The woman's place

Published : Mar 18, 2000 00:00 IST


"WOMEN are uneducated and not aware. We get funds and do not know how to use it. But things are changing." After a five-year tenure as the Pradhan of Kottakotta panchayat in Bagepalli Taluk, V. Umadevi speaks of her work and airs her views with the natur al authority of a leader. "Earlier there were only hand-pumps in my gram panchayat. Now there are borewells with piped water. We got between 100 and 150 electricity connections of Bhagyajyoti scheme. I attended a workshop where we were trained for our re sponsibilities, and I conducted meetings on my own," she said. The wiry mother of two grown up sons was busy on election day in Kolimipalli village when this correspondent met up with her. The voting turnout had been high in this village and one of her s ons was contesting. Umadevi discussed the problems that elected women face and the factors that prevent them from "working like men". She says that she was lucky because she had a politically conscious and supportive family, and had studied till Class X.

Whether Umadevi stands for elections again, either at the gram panchayat level or at one of the two higher levels, will depend on a range of issues. The continued support of her family, her husband in particular, is crucial. Her own motivation and drive, the public recognition of her leadership qualities, her ability to raise the financial resources to contest (either through personal or party channels) and her understanding of politics, are all important factors. But regardless of all this, Umadevi's l ife and thinking will never be the same again after the experience, limited though it may have been, of administration and leadership that she has had.

THE family is often the first political training ground for women who step into the public domain of electoral politics. Whether a woman contests or not is a male decision, made by a husband or a father or an influential man in the village who wishes to see a reserved seat filled by a pliant supporter. Where the family is a politically progressive one, the transition to a new role is made with far greater confidence and enthusiasm, as in the case of Umadevi.

This correspondent met Nanjamma who is contesting from Devikunte village in the Maraganakunte gram panchayat. She is a Scheduled Tribe woman who is contesting in the general category, a bold step which was made possible by the active support of her husba nd and four daughters. "I was reluctant to stand but agreed when I saw there was a lot of public support," said Nanjamma. Unschooled and able only to write her name, she is nevertheless calmly confident. "Many in the village have no house, there are no r oads, no bus service, no health centre. I want to help the people of my village."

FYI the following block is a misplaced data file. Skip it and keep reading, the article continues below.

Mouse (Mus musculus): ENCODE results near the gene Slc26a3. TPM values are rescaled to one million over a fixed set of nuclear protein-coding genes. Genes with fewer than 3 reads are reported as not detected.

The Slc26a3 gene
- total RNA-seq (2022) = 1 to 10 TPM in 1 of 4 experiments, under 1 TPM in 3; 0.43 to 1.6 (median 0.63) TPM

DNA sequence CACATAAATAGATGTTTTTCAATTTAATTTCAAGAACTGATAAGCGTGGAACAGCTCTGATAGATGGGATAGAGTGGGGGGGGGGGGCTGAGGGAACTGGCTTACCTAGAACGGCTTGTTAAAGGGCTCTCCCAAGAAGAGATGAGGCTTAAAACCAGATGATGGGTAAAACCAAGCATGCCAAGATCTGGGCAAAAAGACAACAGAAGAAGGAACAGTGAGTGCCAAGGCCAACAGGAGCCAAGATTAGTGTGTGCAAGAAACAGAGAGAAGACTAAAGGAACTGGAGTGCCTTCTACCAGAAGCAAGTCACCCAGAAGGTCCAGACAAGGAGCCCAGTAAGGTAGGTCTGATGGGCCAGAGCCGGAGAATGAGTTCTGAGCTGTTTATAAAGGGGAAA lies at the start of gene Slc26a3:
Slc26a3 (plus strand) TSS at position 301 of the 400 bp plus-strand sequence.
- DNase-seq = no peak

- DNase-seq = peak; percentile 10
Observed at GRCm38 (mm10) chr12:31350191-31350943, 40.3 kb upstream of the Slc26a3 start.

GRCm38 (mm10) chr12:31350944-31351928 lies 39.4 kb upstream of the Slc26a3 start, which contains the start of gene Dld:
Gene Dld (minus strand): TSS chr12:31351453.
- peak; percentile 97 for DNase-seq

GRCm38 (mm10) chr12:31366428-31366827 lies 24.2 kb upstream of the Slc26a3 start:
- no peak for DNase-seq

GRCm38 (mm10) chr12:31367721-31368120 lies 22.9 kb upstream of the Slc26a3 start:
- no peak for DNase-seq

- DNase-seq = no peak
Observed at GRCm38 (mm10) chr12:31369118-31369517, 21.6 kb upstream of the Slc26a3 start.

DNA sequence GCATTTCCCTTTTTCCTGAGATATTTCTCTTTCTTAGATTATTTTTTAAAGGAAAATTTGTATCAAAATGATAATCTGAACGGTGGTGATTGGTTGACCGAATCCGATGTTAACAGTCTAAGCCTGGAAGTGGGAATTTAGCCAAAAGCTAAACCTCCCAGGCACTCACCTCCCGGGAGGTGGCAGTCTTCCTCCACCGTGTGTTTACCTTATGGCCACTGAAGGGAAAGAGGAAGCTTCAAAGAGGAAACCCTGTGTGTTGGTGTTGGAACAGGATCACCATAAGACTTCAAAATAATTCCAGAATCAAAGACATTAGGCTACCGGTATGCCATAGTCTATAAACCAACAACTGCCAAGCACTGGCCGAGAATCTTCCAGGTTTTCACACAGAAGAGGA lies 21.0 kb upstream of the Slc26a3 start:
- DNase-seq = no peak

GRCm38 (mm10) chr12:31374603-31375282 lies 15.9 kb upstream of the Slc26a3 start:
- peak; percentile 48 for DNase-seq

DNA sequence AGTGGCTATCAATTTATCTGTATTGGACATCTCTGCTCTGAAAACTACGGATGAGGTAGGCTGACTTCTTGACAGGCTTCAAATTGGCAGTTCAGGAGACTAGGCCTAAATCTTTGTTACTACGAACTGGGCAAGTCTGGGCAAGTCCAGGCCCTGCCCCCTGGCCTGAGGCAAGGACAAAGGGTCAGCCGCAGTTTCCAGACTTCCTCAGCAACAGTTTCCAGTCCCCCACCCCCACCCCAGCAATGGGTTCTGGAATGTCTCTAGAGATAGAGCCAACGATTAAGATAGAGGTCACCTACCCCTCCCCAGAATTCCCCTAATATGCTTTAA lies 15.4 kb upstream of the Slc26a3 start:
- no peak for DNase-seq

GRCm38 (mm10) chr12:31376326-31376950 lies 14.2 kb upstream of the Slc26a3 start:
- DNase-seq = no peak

While elected office has ensured personal and political growth for women such as Umadevi and Nanjamma, there are others who have not been able to emerge from the crushing weight of male dominance. This correspondent could meet Sakamma, the pradhan of Mar aganakunte gram panchayat, only through her husband, who led the way into the house, sat on a chair while his wife stood up, and proceeded to answer all questions that were put to her. On being told to stop talking for her, he continued to whisper the 'r ight' answers to her which she would then repeat. It was evident that Sakamma was minimally involved in gram panchayat affairs. She did not know -- until her husband provided her the answers -- how many members there were in the panchayat, what the panch ayat had done, how much its budget was and how money was spent. The only question she answered on her own was when she was asked if she would like to contest for the taluk panchayat elections. "I am not interested in contesting again," she said firmly an d loudly, ignoring her husband's whispers.

"Why do you want to talk to her? She just knows how to sign where she is told," C. Kantaraju, a former member of the C.K.Kere gram panchayat, said when he heard one wished to meet the woman pradhan of Kora Hobli panchayat, in Tumkur district.

"Women" he said, "are illiterate, cannot think of development activities and should take the advice of learned members of the panchayat", an opinion stated, if less forcefully, by a number of the men members and candidates this correspondent spoke to.

But remarkable transformations take place in women during the course of a five-year exposure to panchayat functioning. Sashikala was a young woman when she stood for a seat reserved for a Scheduled Tribe woman in Kestur Gram panchayat, Tumkur district. S he became its pradhan owing to the reservation scheme. "For two years the men in the gram panchayat took the decisions and I would just sign wherever I was told to," Sashikala said. "But on one occasion I found that my signature had been forged on a bill for Rs.25,000 and I got 10 members in the committee to support me".

It is almost entirely owing to the 33 per cent reservation scheme that women have come into the political arena in such numbers. The quality of their participation is growing with each five-year panchayat tenure, a process that has been researched and do cumented well in academic studies over the last ten years. The unqualified success of reservation-based empowerment of women in the PRIs is the strongest argument for the extension of reservations for women in State legislatures and Parl-iament.

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